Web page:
|Publication number||US4637260 A|
|Application number||US 06/895,589|
|Publication date||Jan 20, 1987|
|Filing date||Aug 14, 1986|
|Priority date||Dec 13, 1985|
|Publication number||06895589, 895589, US 4637260 A, US 4637260A, US-A-4637260, US4637260 A, US4637260A|
|Inventors||Edward C. Gilliam, John M. Jackson, Billy J. Lamie|
|Original Assignee||Reynolds Metals Company|
|Export Citation||BiBTeX, EndNote, RefMan|
|Patent Citations (23), Referenced by (3), Classifications (5), Legal Events (3)|
|External Links: USPTO, USPTO Assignment, Espacenet|
This is a continuation of application Ser. No. 808,552 filed Dec. 13, 1985, now abandoned.
Non-detachable easy-open metallic can ends are routinely employed in the packaging of beer and soft drinks in metallic cans. In order that quality be maintained, samples of ends are removed during production and tested to assure that these ends operate satisfactorily. Thus, for example, a sample about four ends for every package or "sleeve" of approximately 408 ends is tested.
Traditionally, the testing of these ends was accomplished manually. A quality control person would hold the end in one hand while lifting the tab with the other end, checking to see that the end opened satisfactorily. This test did not, however, always produce consistent results. Differences in the amount of force applied by different operators, or by even the same operator to different ends, uneven handling of the ends, such as pulling on the tab at an angle other than perpendicular to the tab, and other like differing handling characteristics could result in ends being considered unsatisfactorily opened when, in fact, the ends were fully satisfactory or in ends that were considered satisfactorily opening which, under normal circumstances, would not have opened properly. There is, therefore, a need for automating the testing of can ends so that each end is given equal treatment and consistent test results are obtained.
By means of the present invention, the desired goal of consistent testing of non-detachable easy-open can ends has been obtained. The present invention comprises an apparatus which orients the ends, opens the ends, tests the ends for satisfactory opening and isolates unacceptable ends found during the testing operation. The apparatus is capable of testing ends without operator interference and with consistency.
The can end tester of the present invention will be more fully described with reference to the drawings in which:
FIG. 1 is a side elevational view of the can end tester of the present invention, illustrating the various stations of the apparatus;
FIG. 2 is a cross-sectional view taken along line 2--2 of FIG. 1, illustrating the test station; and
FIG. 3 is a front elevational view of the exit chute which is employed to separate satisfactory and unsatisfactory ends.
The can end tester 1 of the present invention is illustrated in side elevational view in FIG. 1. The tester 1 includes an entry station 2, an orienting station 3, an opening and testing station 4, a holding station 5 and an exit chute 72. The stations 2, 3, 4 and 5 comprise upper die portions which are fixedly mounted on an upper frame member 11 and lower die portions which are mounted for vertical oscillation on lower frame member 7. Lower frame member 7 oscillates vertically along side posts 9 through bushings 8. Vertical oscillation of lower frame member 7 is accomplished through means of an air cylinder 6 which is fixedly mounted to bottom frame member 13.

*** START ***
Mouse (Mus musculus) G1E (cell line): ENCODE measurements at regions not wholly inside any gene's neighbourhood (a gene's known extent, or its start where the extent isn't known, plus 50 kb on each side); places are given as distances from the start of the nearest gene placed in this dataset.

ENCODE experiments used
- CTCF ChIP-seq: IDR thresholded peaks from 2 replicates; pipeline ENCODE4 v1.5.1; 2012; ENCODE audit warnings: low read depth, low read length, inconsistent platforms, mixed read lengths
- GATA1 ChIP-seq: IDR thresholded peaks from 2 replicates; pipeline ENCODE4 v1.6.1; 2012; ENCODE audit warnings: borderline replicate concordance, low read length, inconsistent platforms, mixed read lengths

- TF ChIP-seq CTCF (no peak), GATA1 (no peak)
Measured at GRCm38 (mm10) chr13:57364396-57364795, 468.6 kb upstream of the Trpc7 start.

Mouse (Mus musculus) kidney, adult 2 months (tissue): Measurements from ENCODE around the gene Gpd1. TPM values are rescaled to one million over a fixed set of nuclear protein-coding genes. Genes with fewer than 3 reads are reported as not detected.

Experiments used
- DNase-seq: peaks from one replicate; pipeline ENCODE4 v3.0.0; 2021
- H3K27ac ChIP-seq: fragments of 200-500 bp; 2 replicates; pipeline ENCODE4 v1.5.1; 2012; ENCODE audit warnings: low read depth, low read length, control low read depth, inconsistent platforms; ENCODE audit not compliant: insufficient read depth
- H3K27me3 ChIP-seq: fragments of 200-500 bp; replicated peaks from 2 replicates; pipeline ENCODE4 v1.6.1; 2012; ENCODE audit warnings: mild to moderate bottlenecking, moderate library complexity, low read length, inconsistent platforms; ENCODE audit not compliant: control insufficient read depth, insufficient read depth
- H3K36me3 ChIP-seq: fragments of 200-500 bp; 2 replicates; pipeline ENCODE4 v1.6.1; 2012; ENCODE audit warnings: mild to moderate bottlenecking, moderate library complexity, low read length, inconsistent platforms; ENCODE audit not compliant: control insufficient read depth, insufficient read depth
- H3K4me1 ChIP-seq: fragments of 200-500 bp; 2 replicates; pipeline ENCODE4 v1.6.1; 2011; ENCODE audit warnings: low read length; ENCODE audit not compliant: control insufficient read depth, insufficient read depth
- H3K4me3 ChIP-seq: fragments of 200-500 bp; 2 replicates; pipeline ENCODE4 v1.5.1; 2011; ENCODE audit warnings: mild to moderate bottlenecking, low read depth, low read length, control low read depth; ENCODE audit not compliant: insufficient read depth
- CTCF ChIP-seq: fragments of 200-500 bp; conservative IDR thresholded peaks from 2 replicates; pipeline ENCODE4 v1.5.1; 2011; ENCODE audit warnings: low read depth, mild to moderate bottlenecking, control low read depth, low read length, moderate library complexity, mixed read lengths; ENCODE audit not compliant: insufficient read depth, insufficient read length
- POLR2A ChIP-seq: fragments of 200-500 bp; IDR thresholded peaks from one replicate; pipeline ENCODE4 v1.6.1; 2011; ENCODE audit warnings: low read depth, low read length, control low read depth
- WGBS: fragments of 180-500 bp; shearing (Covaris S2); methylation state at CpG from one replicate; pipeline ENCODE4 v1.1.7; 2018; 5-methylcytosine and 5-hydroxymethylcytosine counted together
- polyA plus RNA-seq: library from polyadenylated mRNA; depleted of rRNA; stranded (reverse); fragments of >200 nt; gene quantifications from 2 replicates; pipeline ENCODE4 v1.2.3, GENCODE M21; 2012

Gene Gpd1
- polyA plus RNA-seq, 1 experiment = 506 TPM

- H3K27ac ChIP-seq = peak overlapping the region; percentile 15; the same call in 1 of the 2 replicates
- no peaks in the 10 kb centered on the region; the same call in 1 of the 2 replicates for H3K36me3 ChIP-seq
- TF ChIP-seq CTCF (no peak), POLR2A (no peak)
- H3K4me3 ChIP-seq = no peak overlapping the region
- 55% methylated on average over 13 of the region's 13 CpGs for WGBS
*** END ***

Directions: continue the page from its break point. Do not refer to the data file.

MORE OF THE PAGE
At each of the stations 2, 3, 4 and 5, separate activities take place. The activities of each station will now be more fully described.
Can ends enter the tester 1 through a traditional entry chute 10 formed by a plurality of rail-like members 11. A sensor 12, such as a fiber optic sensor, assures presence of ends in entry chute 10 and to entry station 2.
Ends are conveyed from station to station by means of feed bars 14. When the lower frame member 7 is in its downward-most position, the ends rest on feed bars 14. An air cylinder 16, which is controlled by solenoid valve 31 receiving input from input lines 38 and 40, actuates piston 18, moving piston 18 toward the tester stations and, through connector 20, moving feed bars 14 through the stations.
At infeed station 2, stripper knives 13, as are common in the can end conveying art, strip individual ends from the stack of ends formed by infeed 10 and move a single end to orienting station 3. At the same time, single ends are moved from station 3 to station 4, from station 4 to station 5 and from station 5 to exit chute 72, unless, of course, there are not yet ends at one or more of these stations.
Once the ends have been moved from one station to the next, air cylinder 6, which is controlled by solenoid valve 32 receiving input from lines 34 and 36, moves piston 42 upwardly, raising lower frame member 7 and closing the die stations. Once the ends have been lifted off of feed bars 14 by the lower die members of the stations, solenoid valve 31 acts to reverse air cylinder 16, moving piston 18 away from the die stations and, accordingly, pulling feed bars 14 back to the position as shown in FIG. 1.
Easy-open can ends include a finger-operable tab attached to the end and an openable panel defined by a scoreline in the end which is opened by the tab. As the ends are received at station 2 from infeed 10, these tabs are randomly positioned. However, in order to properly open and test the ends, they must be oriented identically. Station 3 accomplishes this orienting function.